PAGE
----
Critical thinking takes place in a mental environment
consisting of our experiences, thoughts, and feelings. Some elements in
this inner environment can sabotage our efforts to think critically or at
least make critical thinking more difficult. Fortunately, we can exert
some control over these elements. With practice, we can detect errors in
our thinking, restrain attitudes and feelings that can disrupt our
reasoning, and achieve enough objectivity to make critical thinking
The most common of these hindrances to critical thinking fall
into two main categories: (1) Those obstacles that crop up because of how
we think and (2) those that occur because of what we think. The
first category is composed of psychological factors such as our fears,
attitudes, motivations, and desires. The second category is made up of
certain philosophical beliefs.
None of us is immune to the psychological obstacles. Among them
are the products of egocentric thinking. We may accept a claim solely
because it advances our interests or just because it helps us save face.
To overcome these pressures, we must (1) be aware of strong emotions that
can warp our thinking, (2) be alert to ways that critical thinking can be
undermined, and (3) ensure that we take into account all relevant
factors when we evaluate a claim.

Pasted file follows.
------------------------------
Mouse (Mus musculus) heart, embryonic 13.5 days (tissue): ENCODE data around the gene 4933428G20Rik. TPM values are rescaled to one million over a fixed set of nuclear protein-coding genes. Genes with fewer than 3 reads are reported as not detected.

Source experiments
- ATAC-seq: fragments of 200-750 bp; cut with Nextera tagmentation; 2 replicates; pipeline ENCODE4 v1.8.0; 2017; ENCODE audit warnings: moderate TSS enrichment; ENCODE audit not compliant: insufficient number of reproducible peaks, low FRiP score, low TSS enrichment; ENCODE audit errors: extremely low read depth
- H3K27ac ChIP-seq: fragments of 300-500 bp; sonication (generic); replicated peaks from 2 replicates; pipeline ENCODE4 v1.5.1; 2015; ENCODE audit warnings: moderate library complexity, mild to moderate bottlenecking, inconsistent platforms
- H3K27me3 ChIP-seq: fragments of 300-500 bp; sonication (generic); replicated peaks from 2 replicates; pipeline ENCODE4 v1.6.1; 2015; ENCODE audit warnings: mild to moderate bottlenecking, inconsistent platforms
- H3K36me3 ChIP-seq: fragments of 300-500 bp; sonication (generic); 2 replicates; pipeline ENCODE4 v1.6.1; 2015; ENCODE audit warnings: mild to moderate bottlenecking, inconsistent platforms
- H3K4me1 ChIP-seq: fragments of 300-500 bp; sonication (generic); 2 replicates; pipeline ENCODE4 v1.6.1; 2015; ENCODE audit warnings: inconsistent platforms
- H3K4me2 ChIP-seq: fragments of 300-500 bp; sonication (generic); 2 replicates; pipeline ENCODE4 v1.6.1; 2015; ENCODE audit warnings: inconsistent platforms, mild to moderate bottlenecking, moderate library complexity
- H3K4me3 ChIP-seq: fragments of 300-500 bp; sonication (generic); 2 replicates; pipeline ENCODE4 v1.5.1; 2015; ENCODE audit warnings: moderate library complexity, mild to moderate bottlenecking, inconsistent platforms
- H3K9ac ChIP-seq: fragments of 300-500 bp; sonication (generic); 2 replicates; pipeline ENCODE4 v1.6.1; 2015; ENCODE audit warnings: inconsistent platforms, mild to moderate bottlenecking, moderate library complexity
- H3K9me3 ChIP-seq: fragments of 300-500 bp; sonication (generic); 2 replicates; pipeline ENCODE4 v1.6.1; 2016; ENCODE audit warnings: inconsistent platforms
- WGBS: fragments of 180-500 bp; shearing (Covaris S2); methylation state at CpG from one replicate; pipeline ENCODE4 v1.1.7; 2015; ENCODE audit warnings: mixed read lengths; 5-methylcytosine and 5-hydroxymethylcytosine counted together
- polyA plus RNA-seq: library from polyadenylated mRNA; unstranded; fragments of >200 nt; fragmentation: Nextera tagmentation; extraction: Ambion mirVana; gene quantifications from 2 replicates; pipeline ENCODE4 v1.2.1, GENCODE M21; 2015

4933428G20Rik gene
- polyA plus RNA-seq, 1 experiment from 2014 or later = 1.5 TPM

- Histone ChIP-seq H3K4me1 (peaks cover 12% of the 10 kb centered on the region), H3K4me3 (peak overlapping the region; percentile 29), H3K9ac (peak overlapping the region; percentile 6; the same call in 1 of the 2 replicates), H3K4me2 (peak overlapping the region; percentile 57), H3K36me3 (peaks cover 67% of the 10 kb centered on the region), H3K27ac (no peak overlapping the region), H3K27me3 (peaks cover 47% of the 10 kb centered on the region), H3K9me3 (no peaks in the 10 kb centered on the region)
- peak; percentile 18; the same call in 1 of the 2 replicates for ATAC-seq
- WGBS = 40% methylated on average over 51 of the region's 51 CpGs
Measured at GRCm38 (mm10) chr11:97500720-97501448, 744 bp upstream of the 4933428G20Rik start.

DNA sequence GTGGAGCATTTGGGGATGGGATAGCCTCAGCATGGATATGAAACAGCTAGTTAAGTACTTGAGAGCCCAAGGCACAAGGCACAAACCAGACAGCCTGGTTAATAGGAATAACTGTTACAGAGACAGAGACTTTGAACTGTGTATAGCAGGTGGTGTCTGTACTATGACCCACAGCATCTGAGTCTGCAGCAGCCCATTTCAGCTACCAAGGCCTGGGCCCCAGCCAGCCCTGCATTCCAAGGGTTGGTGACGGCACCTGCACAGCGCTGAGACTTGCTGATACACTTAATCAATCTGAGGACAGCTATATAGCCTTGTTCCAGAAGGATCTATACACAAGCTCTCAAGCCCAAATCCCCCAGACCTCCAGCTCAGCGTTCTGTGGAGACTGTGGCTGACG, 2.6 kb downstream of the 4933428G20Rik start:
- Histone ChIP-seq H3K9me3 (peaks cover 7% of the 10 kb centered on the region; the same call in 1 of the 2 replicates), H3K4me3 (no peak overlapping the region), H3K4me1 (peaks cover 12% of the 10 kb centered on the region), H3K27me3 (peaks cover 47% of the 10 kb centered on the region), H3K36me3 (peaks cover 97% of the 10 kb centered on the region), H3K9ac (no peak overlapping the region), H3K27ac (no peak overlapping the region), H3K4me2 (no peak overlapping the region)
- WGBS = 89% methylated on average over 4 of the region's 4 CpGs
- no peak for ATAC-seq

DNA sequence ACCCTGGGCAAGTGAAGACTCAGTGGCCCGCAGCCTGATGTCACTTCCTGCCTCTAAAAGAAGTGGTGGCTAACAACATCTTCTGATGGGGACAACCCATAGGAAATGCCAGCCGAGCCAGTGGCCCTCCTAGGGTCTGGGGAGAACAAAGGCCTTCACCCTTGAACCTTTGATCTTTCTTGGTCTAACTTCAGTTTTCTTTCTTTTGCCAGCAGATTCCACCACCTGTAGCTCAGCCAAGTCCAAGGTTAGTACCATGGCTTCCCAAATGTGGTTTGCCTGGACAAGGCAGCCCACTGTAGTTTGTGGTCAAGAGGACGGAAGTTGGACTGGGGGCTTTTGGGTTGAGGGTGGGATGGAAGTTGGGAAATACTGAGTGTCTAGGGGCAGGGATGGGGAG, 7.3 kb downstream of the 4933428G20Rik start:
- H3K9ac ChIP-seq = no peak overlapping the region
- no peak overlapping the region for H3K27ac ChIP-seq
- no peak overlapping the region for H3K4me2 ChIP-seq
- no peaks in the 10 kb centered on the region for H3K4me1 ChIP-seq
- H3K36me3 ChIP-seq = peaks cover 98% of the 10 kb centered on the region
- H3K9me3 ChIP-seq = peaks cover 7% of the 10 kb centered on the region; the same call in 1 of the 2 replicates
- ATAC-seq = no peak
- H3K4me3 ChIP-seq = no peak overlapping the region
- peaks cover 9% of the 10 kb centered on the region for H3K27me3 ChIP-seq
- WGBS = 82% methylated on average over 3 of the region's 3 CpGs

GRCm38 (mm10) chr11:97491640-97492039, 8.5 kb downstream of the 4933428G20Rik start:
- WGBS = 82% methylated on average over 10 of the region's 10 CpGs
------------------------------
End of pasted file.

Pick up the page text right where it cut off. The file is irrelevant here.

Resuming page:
The first category of hindrances also includes those that arise
because of group pressure. These obstacles include conformist pressures
from groups that we belong to and ethnocentric urges to think that our
group is superior to others. The best defense against group pressure is to
proportion our beliefs according to the strength of reasons.
We may also have certain core beliefs that can undermine critical
thinking (the second category of hindrances). Subjective relativism is the
view that truth depends solely on what someone believesa notion
that may make critical thinking look superfluous. But subjective
relativism leads to some strange consequences. For example, if the
doctrine were true, each of us would be infallible. Also, subjective
relativism has a logical problemit’s self-defeating. Its truth implies
its falsity. There are no good reasons to accept this form of relativism.
Social relativism is the view that truth is relative to
societiesa claim that would also seem to make critical thinking
unnecessary. But this notion is undermined by the same kinds of problems
that plague subjective relativism.
Philosophical skepticism is the doctrine that we know much less
than we think we do. One form of philosophical skepticism says that we
cannot know anything unless the belief is beyond all possible doubt. But
this is not a plausible criterion for knowledge. To be knowledge, claims
need not be beyond all possible doubt, but beyond all reasonable